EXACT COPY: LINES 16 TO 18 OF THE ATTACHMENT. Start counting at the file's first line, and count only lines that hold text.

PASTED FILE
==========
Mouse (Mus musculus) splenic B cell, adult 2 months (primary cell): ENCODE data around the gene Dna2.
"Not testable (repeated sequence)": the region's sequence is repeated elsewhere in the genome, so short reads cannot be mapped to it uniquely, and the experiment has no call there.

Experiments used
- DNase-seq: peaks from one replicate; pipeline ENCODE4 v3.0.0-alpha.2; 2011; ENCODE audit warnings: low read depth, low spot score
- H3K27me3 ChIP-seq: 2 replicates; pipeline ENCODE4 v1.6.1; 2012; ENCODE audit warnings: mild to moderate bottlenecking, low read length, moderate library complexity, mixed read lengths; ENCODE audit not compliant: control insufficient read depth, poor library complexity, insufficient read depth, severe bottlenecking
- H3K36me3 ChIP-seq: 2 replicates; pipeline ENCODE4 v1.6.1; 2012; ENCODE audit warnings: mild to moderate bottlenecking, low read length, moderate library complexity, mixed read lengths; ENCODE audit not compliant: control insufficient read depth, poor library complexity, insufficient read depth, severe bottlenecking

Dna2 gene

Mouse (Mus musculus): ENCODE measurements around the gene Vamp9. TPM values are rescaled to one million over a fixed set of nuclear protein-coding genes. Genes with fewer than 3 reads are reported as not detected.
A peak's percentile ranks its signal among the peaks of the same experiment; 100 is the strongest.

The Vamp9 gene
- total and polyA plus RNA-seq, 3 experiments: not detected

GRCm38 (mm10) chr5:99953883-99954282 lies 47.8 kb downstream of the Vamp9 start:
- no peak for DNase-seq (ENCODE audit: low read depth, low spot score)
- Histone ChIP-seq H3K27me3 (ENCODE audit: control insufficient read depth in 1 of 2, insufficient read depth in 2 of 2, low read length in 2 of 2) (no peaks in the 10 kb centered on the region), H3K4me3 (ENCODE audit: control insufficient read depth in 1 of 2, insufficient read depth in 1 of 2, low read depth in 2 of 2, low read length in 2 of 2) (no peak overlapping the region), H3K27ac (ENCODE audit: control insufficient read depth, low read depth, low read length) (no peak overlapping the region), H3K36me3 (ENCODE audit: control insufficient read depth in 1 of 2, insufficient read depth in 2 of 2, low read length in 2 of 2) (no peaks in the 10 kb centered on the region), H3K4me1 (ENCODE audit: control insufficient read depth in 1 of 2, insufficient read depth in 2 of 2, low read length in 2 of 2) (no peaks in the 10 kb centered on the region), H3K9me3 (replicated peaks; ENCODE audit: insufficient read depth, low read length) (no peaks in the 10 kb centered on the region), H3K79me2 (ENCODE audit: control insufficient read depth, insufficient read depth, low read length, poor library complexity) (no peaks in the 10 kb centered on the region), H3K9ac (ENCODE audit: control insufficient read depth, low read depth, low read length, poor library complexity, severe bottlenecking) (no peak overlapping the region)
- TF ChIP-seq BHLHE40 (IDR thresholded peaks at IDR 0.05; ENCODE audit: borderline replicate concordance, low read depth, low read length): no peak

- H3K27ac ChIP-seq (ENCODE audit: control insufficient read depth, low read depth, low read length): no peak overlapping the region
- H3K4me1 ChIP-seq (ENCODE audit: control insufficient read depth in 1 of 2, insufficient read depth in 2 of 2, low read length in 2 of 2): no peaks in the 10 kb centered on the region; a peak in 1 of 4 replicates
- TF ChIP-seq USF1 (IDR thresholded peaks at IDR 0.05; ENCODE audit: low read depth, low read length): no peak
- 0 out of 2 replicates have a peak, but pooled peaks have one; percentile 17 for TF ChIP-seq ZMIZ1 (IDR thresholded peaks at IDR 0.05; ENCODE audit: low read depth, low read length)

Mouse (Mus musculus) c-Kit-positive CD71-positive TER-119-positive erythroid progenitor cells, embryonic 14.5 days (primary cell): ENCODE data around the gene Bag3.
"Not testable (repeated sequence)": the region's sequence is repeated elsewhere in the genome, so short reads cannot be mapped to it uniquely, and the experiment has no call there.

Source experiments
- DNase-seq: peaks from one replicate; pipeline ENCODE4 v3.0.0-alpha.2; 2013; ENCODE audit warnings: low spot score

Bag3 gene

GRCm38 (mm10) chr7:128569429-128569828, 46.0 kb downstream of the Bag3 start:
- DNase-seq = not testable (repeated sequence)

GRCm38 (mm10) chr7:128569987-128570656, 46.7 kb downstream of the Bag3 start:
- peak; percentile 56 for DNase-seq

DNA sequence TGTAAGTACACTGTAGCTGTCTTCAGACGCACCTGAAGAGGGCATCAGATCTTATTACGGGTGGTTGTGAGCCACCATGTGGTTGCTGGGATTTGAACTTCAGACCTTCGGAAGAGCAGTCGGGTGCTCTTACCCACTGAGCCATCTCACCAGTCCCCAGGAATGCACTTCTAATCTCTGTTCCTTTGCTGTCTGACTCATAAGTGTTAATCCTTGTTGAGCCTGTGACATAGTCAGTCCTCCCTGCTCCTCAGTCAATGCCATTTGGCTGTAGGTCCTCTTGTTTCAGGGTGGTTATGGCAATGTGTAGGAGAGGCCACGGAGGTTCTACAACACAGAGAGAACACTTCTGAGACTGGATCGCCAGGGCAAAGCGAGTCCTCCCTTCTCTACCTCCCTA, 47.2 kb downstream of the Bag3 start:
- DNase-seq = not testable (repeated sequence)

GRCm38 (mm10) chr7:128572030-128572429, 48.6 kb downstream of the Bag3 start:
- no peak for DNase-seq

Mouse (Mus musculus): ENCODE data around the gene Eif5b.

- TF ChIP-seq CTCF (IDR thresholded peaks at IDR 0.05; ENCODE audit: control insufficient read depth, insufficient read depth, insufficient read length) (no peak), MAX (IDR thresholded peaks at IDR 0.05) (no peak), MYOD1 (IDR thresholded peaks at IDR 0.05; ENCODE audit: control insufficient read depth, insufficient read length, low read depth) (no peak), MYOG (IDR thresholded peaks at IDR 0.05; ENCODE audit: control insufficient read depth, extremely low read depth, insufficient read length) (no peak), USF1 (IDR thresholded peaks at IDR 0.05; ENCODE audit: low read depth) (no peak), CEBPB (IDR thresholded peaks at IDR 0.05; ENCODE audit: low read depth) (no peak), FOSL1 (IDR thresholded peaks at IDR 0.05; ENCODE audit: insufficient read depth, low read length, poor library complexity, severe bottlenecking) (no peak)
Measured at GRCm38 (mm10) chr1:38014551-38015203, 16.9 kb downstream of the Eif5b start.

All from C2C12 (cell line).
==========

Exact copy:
- H3K27ac ChIP-seq (ENCODE audit: control insufficient read depth, low read depth, low read length): no peak overlapping the region
- H3K4me1 ChIP-seq (ENCODE audit: control insufficient read depth in 1 of 2, insufficient read depth in 2 of 2, low read length in 2 of 2): no peaks in the 10 kb centered on the region; a peak in 1 of 4 replicates
- TF ChIP-seq USF1 (IDR thresholded peaks at IDR 0.05; ENCODE audit: low read depth, low read length): no peak